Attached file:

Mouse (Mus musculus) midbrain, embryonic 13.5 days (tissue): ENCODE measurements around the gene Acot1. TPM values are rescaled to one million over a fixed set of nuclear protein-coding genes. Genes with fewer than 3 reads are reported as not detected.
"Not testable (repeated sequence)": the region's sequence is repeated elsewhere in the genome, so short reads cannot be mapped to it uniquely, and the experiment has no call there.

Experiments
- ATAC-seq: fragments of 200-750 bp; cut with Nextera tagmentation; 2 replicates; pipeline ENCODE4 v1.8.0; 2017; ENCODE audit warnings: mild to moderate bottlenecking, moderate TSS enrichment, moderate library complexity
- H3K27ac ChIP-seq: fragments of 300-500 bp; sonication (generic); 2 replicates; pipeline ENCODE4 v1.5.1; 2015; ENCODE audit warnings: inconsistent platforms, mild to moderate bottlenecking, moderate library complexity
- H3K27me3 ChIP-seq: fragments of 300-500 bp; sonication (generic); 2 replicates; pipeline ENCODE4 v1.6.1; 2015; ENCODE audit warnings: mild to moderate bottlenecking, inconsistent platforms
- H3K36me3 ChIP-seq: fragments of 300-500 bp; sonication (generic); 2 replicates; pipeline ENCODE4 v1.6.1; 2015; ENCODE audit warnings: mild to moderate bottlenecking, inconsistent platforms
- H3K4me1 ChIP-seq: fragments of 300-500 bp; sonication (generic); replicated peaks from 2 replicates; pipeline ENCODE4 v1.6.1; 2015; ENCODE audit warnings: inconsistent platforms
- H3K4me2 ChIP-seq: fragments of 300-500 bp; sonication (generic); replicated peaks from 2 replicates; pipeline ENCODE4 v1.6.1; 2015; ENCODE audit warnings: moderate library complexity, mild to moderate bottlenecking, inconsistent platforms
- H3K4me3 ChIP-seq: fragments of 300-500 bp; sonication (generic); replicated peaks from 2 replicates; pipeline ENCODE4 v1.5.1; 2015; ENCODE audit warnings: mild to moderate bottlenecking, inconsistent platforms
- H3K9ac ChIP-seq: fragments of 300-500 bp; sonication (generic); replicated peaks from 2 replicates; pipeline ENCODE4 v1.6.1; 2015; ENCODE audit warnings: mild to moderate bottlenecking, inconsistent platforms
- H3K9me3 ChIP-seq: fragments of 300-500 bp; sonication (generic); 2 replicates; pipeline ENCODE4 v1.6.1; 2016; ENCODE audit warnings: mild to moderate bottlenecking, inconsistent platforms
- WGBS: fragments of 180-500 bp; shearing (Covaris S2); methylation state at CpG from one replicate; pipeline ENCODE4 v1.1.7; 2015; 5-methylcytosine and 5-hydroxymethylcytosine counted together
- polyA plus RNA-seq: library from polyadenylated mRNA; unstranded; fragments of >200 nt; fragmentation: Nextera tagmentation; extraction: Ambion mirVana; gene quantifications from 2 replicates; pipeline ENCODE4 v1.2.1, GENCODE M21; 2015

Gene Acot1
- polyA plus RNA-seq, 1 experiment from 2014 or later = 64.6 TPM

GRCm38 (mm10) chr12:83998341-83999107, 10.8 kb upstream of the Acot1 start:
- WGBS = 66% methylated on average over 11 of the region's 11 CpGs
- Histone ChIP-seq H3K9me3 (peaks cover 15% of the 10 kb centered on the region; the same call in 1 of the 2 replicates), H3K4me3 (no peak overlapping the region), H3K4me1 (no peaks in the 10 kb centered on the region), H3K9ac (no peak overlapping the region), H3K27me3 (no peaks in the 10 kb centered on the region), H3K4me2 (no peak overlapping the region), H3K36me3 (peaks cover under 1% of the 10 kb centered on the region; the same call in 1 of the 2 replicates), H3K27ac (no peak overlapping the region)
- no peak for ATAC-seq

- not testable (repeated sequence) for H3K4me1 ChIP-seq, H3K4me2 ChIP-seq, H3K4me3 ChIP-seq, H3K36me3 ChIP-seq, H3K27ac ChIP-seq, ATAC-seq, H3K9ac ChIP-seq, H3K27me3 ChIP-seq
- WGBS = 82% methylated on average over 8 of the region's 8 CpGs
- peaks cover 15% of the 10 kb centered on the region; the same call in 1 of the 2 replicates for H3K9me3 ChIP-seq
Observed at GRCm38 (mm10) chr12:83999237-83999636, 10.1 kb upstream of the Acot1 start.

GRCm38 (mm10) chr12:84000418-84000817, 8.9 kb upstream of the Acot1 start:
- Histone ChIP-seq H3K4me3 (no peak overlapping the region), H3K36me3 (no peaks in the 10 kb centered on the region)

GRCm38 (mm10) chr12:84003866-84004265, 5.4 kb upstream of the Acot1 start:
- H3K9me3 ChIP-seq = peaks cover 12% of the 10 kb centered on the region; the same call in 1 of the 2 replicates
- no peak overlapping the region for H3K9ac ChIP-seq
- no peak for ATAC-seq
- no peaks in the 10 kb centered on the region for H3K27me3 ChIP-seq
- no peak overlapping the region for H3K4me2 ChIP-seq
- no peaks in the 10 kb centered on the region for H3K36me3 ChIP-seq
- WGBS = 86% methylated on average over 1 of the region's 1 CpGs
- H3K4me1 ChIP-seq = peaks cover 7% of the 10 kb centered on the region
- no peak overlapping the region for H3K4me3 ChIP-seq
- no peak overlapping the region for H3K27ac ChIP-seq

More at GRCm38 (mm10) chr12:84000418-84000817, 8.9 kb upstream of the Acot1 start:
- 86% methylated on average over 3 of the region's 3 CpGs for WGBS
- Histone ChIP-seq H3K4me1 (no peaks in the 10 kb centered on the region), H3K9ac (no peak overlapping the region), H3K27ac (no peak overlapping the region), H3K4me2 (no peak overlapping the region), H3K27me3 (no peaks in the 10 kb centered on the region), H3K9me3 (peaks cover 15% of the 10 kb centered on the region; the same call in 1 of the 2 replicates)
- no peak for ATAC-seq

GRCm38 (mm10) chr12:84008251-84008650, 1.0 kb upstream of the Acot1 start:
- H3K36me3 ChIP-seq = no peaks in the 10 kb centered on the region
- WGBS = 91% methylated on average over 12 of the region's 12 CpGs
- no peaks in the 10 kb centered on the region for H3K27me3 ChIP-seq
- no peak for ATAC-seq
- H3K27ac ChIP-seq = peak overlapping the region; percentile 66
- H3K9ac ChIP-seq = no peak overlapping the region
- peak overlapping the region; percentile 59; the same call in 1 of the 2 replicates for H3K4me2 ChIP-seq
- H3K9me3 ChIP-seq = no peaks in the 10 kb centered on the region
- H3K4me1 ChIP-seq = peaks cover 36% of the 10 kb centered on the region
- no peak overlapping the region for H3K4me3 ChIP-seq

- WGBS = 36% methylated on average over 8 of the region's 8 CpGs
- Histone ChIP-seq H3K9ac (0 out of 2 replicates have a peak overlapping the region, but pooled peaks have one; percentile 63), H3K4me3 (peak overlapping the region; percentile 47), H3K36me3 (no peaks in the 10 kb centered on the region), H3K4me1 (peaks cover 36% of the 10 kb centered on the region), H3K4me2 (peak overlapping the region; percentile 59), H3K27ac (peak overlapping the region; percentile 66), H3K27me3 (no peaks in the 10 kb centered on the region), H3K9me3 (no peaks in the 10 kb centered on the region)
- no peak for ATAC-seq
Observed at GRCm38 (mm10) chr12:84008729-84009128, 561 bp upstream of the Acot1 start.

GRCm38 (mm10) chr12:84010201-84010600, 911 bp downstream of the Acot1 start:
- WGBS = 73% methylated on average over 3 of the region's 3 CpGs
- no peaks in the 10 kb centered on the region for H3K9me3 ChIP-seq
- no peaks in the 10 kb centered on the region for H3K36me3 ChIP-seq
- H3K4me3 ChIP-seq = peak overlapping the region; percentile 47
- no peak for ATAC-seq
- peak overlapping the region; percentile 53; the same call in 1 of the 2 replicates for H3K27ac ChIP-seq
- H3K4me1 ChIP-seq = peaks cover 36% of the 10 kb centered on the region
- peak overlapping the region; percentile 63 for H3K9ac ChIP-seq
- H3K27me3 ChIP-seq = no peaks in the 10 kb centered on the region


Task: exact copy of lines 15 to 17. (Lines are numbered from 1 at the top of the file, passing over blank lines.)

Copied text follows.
Gene Acot1
- polyA plus RNA-seq, 1 experiment from 2014 or later = 64.6 TPM

GRCm38 (mm10) chr12:83998341-83999107, 10.8 kb upstream of the Acot1 start: